Emmett Furey, co-creator of the ghost-hunting spoof Bumps in the Night, is at it again with another web series, a comic-book musical called Fury of Solace. So far, Furey and his team have released two episodes and one minisode.
So what is the series all about?
The main character is Emmett (continuing the creator’s tradition of naming his characters after himself), a.k.a. Fury of Solace, an anti-hero with a red mask who follows questionable ethics for what he perceives to be the greater good. Ten years ago, Emmett received a prophecy about a young girl who would become a superhero and save many lives from a catastrophic event. The caveat: for her to reach her superhero destiny, her parents must be killed. That’s where Fury of Solace comes in, and the border-line villain-slash-hero murders the girl’s parents. Flash forward. The girl is all grown-up and goes by the name The Orphan.
Of course, Fury of Solace is still out there and both characters find themselves at opposite ends of the vigilante spectrum. The twist? In their more mild-mannered lives, the two are a couple.
“It’s about this character-driven drama and what drives the plot of the story,” said Furey.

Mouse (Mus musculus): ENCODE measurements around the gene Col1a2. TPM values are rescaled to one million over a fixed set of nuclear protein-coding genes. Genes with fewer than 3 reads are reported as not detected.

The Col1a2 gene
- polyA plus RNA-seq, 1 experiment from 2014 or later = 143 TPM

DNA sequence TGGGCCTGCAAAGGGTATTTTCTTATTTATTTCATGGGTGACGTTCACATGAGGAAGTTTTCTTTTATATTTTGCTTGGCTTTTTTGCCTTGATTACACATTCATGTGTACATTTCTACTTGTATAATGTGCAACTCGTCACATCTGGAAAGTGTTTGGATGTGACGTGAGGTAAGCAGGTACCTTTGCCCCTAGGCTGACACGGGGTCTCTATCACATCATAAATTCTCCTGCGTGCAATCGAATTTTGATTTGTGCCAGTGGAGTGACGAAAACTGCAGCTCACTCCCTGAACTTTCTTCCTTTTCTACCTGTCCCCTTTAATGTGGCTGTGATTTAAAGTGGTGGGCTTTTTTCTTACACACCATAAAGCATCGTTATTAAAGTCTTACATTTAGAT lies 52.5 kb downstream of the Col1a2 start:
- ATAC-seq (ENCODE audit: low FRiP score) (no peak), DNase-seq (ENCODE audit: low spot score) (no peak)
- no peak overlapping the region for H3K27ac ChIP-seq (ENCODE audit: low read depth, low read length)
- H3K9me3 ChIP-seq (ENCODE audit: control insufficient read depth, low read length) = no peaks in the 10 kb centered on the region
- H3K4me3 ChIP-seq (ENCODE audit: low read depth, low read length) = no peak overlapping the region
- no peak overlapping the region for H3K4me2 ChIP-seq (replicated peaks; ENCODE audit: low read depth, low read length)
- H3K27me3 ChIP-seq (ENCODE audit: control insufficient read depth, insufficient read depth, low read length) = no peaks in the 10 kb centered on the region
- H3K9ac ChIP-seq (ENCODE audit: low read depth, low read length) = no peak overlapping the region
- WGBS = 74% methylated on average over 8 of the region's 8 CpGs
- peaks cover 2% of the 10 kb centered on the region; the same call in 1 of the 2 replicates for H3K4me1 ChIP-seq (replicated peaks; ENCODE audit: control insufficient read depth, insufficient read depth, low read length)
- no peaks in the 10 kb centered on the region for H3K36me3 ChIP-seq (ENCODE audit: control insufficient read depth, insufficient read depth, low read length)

But haven’t comic-book web series been done (and arguably overdone) already? As a staff writer for Comic-Book Resources, including a few years of experience covering San Diego Comic-Con, Furey is no stranger to the genre. Solace aims to separate itself from other comic-book web series’ by releasing some episodes as video and others as eight-page, online comic-books . That’s right, the show has its own comic, with pages every bit as rich as those penned by comic-book legend Jeph Loeb.
“[Episodes don’t] always literally alternate. Sometimes there will be a couple of comics, sometimes a couple of videos,” said Furey.
Furey is also using social media to bring his characters into the real world. “All of the characters have twitter accounts and some of the characters have blogs,” said Furey. “Sometimes what they are saying and tweeting will have an effect on the narrative. The characters interact with the fans.” Recently, several of the characters’ Twitter accounts were used to promote episode 1.5 via an alternate reality game.
If the premise of a comic-book musical sounds familiar, say something akin to Dr. Horrible’s Sing-Along Blog, that’s because it is. Solace started as a music video (now known as Episode 1) created by Furey to compete in an unofficial contest for fan-space on the Dr. Horrible DVD:
Furey’s video wasn’t selected, but that wasn’t a bad thing, he said. Now he has his own web series with characters and storylines distinct from Dr. Horrible’s. Still some might say that the name is reminiscent of the latest James Bond flick, Quantum of Solace, Furey said the resemblance is only by name. “It’s a totally different thing … any real comparison between Fury of Solace and James Bond is purely cosmetic.”